From book to screen: Room review

room film  room

I read Emma Donoghue’s novel a few years ago, but I reckon I’d count it amongst my favourites of all time. Obviously, when the film came out I had to go and see how they compared. 

The ‘Room’ in question here is a garden shed where five-year-old Jack has spent his entire life with his ‘Ma’, Joy. The two are isolated and imprisoned, but to Jack it’s just normal life. They do all the usual mother-son things; from Joy making sure Jack gets exercise and learns his ABCs to the pair baking a cake to celebrate Jack’s fifth birthday. Until one day, Joy reveals the severity of their situation, and they make a break for freedom.

Like the book, the film is narrated by the voice of Jack, but being able to see the events play out on screen from an observer’s perspective meant that for me the innocence and oblivion of Jack which was so strong in the book was lost to some extent. That having been said, I can see absolutely no way around this, and with such a strong, moving source material, the movie does bring to life Jack’s voice whilst giving the viewer more of the bigger picture. I have to say to that I was blown away by the performance of Jacob Tremblay (Jack). Child actors can be hit and miss – but this child, who arguably plays the protagonist in this story, played every scene completely on point. Within the setting of Room – a confined, claustrophobic environment – both Tremblay and Brie Larson (Joy) get a huge amount of screen time, and they capture the atmosphere well.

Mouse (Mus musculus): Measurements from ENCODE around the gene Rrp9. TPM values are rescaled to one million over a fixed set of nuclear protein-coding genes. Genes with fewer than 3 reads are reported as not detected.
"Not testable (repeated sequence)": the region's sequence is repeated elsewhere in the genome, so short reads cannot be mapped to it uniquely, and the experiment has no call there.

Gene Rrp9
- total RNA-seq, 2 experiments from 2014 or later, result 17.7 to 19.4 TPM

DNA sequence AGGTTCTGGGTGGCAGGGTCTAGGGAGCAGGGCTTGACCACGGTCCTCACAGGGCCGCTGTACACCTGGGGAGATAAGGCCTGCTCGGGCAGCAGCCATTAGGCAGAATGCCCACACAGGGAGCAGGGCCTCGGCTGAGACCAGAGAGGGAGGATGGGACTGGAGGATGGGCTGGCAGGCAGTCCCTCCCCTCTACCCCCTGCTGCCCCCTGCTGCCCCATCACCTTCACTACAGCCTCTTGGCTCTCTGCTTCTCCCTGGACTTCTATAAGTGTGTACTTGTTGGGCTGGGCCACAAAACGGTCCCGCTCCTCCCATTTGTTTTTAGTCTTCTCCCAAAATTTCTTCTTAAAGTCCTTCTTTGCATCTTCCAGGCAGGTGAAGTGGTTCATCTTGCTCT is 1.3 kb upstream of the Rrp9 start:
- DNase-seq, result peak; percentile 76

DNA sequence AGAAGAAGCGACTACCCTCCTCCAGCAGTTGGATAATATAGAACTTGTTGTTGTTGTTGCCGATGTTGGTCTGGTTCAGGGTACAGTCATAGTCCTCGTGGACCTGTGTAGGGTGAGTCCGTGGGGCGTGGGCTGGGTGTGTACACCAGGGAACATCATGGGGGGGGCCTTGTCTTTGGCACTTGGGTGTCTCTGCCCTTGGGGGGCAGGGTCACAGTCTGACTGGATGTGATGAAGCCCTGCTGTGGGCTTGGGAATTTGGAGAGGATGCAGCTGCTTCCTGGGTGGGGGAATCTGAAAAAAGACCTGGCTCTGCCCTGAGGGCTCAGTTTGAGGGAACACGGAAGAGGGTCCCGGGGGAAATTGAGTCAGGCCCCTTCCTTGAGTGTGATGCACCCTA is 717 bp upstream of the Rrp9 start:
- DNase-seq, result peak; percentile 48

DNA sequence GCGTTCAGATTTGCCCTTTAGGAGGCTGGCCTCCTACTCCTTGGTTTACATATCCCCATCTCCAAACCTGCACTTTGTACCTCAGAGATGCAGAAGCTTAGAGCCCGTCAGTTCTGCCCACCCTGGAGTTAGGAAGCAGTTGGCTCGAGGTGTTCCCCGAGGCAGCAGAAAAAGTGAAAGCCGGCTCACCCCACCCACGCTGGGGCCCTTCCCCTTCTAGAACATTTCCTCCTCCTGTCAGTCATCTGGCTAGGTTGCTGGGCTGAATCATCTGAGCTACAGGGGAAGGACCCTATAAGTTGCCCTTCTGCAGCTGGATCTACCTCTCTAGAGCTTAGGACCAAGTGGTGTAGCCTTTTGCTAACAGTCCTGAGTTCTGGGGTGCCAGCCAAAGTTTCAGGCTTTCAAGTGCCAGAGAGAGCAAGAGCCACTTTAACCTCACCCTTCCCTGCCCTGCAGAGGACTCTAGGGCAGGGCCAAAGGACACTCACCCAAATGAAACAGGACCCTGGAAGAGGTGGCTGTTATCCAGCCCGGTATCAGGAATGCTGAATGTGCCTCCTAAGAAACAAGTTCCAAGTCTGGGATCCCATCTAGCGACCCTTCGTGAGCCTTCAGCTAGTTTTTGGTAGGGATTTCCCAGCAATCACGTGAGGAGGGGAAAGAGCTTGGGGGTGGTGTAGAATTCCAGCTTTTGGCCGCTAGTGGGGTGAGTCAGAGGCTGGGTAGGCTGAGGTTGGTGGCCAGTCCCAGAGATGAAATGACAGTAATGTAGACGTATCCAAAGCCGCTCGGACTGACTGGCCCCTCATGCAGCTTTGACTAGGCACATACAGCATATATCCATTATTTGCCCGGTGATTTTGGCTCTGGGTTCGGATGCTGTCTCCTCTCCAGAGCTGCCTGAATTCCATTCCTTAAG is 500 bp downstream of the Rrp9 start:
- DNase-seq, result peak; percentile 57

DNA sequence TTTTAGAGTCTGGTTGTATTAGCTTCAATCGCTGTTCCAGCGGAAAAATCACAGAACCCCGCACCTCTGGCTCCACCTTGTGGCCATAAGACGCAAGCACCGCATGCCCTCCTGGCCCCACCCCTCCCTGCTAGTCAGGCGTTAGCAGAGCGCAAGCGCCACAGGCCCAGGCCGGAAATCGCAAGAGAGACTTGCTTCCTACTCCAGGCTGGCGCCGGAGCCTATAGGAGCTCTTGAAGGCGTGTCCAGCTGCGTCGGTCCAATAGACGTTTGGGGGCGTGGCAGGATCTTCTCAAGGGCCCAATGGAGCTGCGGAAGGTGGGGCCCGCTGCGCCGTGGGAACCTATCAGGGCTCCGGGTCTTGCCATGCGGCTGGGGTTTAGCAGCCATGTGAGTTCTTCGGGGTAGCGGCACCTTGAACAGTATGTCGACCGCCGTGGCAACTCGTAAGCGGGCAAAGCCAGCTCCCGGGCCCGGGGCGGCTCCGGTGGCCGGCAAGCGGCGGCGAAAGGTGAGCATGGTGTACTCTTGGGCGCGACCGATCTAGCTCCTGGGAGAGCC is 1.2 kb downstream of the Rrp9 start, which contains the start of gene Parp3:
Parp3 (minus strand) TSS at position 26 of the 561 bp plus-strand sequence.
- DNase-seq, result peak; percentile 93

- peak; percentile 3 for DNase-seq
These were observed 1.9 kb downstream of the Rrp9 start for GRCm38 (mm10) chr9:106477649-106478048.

As the story moves on, the two plan their escape and, yet again, the translation from book to film falls down a little. There are parts which felt a little unbelievable, yet in the book narrated from a five-year-old’s point of view, I never questioned a thing.  

 With subject matter including abduction, imprisonment and an attempted suicide, you could be forgiven for thinking Room is a dark psychological thriller. It’s not. This is a touching story with a big heart, and I think the film has captured what is at the story’s core. It’s about relationships; about a mother and son whose love for each other carries them through any conditions, no matter how harsh. It’s beautiful, both in the film and in the book – although if I had to choose I’d still say that the book wins. But, with the writer’s own script to work with, Room the movie is a great reimagining of the original story.


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Filed under Film adaptations

One response to “From book to screen: Room review

  1. Pingback: Stacking The Shelves & The Sunday Post (February 27th) | thebookbrief

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